German smartphone users are much less likely to blame their network provider; almost half (45%) say they would blame themselves before their provider (21%), yet they would be just as likely to leave their provider as their U.S. and U.K. counterparts following a security breach. This is despite the fact that 47% of German respondents claim to have security countermeasures (i.e., antivirus software, firewalls, etc.) installed on their smartphones – significantly higher than both the U.S. (35%) and the U.K. (26%). Mobile network providers will ultimately still be held responsible by their customers after a hack.

"The results indicate that mobile network providers will be blamed, regardless of who's at fault," added Doggart. "This more than anything reveals an important opportunity for providers to be proactive about securing their networks in order to gain customers and minimize churn. As smartphone attacks become more prevalent, the service providers who anticipated the increased need for security and took the time to prepare will be in the best competitive position."

The good news: smartphone users are willing to pay extra for security

Despite the majority of smartphone users' concern with high fees, 53% of global respondents expressed a willingness to pay their network provider additional fees to help improve security. Regionally, 59% of U.S. and 65% of German respondents would be willing to pay extra for security services, although almost two-thirds of U.K. respondents (63%) were against any type of additional fee.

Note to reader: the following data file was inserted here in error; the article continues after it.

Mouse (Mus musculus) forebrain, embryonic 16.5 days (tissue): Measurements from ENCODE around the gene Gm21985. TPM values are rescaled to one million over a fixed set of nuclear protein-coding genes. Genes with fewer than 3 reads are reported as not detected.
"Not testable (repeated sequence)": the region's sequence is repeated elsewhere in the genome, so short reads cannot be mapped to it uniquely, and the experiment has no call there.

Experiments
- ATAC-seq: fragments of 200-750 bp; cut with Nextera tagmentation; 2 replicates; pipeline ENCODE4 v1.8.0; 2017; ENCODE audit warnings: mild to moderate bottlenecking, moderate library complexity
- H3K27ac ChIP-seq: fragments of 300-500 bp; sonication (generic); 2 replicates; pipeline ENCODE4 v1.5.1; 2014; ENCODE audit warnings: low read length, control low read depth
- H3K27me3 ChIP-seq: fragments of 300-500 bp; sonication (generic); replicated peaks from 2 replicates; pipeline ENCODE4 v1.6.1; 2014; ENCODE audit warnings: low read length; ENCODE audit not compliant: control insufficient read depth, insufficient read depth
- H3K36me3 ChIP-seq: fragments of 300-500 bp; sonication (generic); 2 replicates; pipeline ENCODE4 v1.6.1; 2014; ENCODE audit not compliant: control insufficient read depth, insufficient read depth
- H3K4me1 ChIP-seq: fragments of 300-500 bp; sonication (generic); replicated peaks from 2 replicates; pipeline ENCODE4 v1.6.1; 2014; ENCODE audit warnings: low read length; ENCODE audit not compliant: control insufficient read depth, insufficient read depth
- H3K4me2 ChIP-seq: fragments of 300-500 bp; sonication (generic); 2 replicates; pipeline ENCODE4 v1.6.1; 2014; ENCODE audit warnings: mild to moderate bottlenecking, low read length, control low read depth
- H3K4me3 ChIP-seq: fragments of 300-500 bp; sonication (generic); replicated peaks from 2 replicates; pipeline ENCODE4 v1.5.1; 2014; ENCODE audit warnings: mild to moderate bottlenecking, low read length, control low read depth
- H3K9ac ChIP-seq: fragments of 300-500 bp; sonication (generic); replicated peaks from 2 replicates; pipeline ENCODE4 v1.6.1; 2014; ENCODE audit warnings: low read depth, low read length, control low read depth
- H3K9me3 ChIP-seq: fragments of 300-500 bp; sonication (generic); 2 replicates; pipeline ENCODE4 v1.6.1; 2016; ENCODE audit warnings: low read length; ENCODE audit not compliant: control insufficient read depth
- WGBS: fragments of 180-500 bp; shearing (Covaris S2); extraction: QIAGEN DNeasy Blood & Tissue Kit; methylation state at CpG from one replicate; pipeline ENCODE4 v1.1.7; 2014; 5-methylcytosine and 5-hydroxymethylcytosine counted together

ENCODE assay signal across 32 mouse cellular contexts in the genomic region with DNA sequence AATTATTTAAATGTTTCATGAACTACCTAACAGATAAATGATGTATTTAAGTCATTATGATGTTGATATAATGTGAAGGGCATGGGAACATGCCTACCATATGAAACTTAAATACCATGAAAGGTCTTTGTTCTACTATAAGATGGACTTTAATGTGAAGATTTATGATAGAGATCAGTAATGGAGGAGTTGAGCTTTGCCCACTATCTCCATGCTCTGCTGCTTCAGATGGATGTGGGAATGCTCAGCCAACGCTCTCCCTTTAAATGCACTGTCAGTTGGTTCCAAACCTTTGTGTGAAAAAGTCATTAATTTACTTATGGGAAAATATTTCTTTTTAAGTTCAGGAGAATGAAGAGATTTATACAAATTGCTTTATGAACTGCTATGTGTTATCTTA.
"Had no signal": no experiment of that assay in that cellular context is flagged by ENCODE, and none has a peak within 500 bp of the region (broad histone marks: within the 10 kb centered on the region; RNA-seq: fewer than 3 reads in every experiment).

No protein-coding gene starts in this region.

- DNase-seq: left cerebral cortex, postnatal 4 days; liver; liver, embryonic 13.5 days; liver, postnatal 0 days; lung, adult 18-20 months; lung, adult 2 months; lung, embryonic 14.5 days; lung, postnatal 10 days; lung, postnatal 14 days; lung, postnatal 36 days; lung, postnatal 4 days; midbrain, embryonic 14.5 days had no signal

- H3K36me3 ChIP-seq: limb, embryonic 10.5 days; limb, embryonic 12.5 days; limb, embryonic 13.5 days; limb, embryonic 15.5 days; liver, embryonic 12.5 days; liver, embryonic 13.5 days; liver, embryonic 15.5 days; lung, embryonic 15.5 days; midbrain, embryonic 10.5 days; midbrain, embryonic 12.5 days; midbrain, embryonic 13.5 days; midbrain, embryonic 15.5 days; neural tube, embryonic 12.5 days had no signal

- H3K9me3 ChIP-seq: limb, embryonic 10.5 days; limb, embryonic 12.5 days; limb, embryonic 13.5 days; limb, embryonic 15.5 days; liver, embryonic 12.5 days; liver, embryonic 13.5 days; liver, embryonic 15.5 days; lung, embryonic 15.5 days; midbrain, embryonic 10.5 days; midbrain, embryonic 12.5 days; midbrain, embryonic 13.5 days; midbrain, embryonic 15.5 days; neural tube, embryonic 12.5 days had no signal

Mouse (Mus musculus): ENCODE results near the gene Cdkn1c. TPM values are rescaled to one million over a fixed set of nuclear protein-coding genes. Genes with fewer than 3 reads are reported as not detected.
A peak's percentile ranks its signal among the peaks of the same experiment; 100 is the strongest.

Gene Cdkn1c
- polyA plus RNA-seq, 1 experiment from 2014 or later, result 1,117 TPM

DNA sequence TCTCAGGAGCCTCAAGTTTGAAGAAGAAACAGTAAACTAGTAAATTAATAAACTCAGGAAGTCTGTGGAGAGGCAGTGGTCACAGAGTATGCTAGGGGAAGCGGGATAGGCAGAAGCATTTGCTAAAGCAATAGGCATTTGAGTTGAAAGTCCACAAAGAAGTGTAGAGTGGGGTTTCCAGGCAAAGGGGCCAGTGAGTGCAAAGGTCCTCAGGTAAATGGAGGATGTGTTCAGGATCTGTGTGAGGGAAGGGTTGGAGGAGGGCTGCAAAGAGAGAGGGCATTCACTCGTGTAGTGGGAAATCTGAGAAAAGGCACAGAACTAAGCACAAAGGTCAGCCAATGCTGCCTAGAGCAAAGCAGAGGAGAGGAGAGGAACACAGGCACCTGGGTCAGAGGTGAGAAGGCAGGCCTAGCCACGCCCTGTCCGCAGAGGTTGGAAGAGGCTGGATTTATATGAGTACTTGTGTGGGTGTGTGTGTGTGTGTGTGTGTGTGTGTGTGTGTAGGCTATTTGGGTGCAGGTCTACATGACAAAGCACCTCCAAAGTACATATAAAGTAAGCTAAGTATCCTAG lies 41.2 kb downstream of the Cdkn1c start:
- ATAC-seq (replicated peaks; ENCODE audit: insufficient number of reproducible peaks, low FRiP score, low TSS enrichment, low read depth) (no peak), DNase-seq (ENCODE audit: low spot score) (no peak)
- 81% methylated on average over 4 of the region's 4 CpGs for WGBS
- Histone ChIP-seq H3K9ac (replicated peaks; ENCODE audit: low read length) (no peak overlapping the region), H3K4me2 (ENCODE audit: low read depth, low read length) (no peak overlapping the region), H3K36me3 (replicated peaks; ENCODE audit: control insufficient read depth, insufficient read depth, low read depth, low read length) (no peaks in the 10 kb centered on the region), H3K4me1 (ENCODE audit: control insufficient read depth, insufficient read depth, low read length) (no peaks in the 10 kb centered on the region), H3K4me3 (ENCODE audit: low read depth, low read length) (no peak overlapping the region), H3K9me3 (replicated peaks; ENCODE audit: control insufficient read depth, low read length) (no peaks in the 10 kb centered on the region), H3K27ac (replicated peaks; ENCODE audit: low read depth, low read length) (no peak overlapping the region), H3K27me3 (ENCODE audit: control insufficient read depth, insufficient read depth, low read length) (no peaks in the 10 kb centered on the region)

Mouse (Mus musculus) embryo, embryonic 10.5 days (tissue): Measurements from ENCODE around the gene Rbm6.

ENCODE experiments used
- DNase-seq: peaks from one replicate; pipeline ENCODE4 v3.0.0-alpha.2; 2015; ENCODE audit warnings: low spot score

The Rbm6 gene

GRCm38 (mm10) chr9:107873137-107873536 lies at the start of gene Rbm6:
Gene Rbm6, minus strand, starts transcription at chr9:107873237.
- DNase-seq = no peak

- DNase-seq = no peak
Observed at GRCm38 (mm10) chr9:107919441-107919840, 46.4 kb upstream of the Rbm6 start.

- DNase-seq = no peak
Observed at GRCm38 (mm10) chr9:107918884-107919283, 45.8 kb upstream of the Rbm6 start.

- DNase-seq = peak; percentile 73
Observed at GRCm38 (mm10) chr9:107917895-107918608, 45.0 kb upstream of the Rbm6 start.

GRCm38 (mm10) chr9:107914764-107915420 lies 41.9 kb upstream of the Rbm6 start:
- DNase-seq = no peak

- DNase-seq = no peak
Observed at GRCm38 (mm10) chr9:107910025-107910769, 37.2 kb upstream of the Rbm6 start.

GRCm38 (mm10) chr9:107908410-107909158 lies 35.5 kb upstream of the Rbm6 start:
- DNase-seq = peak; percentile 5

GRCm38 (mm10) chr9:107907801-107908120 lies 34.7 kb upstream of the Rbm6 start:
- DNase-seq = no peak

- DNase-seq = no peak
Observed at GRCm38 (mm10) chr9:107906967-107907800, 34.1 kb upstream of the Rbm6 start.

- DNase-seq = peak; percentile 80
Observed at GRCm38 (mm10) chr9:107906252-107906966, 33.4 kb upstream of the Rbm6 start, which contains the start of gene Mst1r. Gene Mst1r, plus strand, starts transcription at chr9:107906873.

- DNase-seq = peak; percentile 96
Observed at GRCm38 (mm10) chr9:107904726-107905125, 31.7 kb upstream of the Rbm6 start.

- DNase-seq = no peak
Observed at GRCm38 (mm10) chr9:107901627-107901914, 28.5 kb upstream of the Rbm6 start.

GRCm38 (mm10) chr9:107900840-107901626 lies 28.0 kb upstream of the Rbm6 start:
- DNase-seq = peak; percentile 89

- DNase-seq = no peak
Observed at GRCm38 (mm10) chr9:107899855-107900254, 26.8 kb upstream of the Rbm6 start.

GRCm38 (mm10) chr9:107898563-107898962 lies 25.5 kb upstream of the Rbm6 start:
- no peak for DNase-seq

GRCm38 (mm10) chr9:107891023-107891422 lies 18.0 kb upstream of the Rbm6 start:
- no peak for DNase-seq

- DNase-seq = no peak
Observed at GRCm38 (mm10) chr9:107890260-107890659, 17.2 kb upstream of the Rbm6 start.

Loss of personal information tops list of smartphone users' concerns

The survey also found that in the event of a smartphone security breach, access to personal information such as credit card numbers and passwords worried most (60%) users. More than 42% worried about losing their stored contacts, and almost half (45%) were worried about access to their private media (i.e., photos, videos, text messages, etc.).

An encouraging sign for security awareness, 43% of respondents were cognizant that their smartphone contained applications that stored or had access to sensitive financial information.

For more information and to download the full survey report, please visit http://www.crossbeam.com/opinion-matters-reg/.

For more information on how Crossbeam's X-Series platform is securing mobile operator networks, please visit: http://www.crossbeam.com/solutions/securing-the-mobile-network/.

About Crossbeam

Crossbeam Systems®, Inc. offers a proven approach to deploying network security that meets the extreme performance, scalability and reliability demands of large enterprises, service providers and government agencies. Its leading X-Series security platform offers an open, high-performance architecture that easily provisions and scales multiple best-in-class security applications to meet the ever-changing threat landscape. Companies rely on Crossbeam to intelligently manage risk, accelerate and maintain compliance, and protect their businesses from evolving threats. Crossbeam is headquartered in Boxborough, Mass., and has offices in Europe, Latin America and Asia Pacific. More information is available at www.crossbeam.com.